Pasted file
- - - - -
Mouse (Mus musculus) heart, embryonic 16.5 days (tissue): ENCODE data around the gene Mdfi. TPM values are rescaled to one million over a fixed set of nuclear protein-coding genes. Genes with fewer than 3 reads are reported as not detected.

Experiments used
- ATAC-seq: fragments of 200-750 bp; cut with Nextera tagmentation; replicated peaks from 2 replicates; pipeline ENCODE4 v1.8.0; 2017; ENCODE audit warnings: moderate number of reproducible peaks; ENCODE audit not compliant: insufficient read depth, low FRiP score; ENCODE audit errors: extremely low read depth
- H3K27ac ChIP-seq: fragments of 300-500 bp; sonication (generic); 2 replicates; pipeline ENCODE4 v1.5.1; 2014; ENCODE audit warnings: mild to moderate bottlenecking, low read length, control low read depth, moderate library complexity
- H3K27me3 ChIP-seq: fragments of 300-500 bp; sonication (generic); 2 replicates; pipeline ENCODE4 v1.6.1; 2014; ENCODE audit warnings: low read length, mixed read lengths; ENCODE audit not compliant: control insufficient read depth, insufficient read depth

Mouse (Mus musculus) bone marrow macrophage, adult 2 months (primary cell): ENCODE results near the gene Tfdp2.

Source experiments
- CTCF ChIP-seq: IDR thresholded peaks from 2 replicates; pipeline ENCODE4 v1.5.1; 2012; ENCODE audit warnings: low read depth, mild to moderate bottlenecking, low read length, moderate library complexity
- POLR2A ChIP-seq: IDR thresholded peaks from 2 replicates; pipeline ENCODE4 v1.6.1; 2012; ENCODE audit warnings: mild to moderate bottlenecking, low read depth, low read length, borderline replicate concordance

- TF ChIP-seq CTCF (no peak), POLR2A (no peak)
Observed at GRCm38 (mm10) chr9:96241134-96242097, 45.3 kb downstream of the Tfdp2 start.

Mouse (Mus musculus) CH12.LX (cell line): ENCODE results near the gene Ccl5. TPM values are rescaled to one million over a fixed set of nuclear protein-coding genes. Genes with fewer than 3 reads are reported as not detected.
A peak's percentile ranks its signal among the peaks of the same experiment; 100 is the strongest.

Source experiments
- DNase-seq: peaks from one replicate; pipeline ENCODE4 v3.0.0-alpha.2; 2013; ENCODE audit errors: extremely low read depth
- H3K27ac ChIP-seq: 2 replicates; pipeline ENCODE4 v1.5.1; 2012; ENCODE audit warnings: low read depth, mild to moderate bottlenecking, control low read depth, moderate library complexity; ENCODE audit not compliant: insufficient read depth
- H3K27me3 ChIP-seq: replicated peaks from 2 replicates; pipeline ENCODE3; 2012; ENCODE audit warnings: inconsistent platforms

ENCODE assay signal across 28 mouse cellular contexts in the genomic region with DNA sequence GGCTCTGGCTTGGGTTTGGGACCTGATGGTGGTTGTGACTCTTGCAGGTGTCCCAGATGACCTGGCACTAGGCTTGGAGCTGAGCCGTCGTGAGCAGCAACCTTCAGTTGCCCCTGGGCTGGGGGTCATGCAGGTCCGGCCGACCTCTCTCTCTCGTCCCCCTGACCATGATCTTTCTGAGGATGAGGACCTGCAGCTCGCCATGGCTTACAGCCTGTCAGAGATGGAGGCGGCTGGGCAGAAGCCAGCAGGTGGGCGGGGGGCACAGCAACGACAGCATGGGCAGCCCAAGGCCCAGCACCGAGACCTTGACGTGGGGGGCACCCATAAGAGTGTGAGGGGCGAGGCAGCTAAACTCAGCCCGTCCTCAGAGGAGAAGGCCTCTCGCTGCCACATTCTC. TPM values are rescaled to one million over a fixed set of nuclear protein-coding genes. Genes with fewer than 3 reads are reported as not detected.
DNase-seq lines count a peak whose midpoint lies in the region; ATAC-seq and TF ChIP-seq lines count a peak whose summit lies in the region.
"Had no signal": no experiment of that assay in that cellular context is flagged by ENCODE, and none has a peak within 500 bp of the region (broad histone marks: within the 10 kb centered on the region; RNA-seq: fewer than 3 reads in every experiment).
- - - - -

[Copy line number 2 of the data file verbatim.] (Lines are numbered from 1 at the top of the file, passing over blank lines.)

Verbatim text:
Experiments used